The Verge reports that Microsoft may well be looking to relax its requirements regarding the hardware capacitive buttons on Windows Phones. Currently, OEM partners include three buttons on the front of each device; back, home and search. These have been with the platform since launch back in 2010, but we could well be seeing a slight change with potential hybrid hardware and more when Windows Phone 8.1 is released.
Previous rumours had Microsoft removing the back button functionality altogether. So why would manufacturers want to remove the capacitive buttons, in favour of on-screen solutions? To save costs. This will affect low-end hardware (or devices where the hardware buttons aren't suitable), but the main point is the experience won't seemingly be affected by the change. It's believed the virtual buttons will be a black bar at the bottom of the screen.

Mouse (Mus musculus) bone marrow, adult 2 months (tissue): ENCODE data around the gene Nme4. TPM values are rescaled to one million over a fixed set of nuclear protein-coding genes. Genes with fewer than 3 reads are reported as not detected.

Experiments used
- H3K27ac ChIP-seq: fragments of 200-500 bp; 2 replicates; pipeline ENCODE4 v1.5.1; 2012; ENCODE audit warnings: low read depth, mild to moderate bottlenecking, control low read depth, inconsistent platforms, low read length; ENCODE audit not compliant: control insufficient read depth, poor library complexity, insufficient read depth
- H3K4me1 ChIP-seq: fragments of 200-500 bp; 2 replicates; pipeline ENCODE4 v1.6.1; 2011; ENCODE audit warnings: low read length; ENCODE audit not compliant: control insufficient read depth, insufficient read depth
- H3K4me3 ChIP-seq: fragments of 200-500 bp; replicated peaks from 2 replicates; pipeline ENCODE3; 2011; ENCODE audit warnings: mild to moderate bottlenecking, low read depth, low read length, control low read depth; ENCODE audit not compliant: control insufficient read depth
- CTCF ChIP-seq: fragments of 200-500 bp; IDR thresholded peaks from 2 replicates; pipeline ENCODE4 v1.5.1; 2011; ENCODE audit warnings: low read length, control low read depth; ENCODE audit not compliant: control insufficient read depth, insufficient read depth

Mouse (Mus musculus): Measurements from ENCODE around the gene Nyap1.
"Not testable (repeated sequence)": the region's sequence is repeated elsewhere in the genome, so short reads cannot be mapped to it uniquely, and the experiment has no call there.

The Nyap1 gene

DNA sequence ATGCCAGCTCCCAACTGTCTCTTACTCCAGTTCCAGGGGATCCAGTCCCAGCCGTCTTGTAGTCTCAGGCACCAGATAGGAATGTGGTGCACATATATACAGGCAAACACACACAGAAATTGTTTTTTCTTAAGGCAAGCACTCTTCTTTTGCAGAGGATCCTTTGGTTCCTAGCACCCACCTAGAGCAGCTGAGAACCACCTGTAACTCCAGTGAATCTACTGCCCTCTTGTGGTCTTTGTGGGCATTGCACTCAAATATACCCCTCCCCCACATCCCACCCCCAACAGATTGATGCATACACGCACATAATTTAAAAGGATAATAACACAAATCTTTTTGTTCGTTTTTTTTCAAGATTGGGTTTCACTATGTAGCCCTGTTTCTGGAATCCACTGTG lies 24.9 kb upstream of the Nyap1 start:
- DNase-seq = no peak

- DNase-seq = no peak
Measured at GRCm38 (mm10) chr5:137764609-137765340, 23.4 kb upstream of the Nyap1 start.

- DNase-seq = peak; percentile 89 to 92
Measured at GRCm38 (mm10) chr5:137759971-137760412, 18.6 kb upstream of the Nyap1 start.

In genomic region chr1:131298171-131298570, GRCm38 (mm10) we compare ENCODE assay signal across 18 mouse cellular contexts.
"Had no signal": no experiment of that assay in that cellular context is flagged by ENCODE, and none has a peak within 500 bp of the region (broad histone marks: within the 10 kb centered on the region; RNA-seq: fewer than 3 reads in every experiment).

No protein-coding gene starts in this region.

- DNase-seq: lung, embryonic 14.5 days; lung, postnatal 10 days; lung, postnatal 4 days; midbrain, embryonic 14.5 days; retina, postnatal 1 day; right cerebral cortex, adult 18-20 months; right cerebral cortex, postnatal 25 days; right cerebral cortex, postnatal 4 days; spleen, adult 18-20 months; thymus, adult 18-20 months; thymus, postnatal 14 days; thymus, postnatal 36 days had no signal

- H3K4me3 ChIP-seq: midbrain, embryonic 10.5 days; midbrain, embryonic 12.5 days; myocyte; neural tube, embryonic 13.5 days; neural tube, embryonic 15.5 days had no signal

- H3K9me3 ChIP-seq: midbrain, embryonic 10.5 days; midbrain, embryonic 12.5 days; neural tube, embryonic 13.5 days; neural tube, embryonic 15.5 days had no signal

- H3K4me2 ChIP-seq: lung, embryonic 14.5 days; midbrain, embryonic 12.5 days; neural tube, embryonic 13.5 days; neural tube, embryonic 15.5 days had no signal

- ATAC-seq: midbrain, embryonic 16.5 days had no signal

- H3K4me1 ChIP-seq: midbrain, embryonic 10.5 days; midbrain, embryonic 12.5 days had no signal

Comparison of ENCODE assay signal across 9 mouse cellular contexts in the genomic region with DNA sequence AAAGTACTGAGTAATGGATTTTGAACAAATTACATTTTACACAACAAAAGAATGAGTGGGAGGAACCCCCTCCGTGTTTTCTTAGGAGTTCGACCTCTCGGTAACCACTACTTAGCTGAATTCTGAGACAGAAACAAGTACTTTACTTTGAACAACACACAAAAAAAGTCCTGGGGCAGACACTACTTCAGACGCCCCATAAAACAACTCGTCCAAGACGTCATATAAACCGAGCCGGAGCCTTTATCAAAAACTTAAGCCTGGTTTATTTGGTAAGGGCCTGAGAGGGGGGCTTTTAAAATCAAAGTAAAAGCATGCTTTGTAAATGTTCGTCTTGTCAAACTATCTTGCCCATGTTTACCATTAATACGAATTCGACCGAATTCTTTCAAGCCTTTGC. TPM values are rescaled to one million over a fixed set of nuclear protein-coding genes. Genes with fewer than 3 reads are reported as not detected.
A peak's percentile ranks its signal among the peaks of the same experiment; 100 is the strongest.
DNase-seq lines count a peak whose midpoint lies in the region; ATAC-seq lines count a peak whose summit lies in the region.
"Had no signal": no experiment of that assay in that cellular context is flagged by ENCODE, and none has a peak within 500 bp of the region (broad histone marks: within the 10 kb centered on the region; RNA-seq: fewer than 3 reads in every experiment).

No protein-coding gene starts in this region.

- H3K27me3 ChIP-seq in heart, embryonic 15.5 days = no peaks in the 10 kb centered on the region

Sources familiar with Microsoft plans say the company is experimenting with on-screen buttons to ensure apps that have been built around the back button will continue to function as normal. We can look at how Google has implemented a similar solution in Android. Should this hardware requirement be altered, it will signal yet another change to urge OEMs to create low-cost devices.
Finally, The Verge notes that any future hardware specification changes will be related to Microsoft's efforts to have HTC install Windows Phone on its Android hardware. With virtual buttons for both operating systems, it would be easier to manage and deploy said hardware, while cutting cost.
Source: The Verge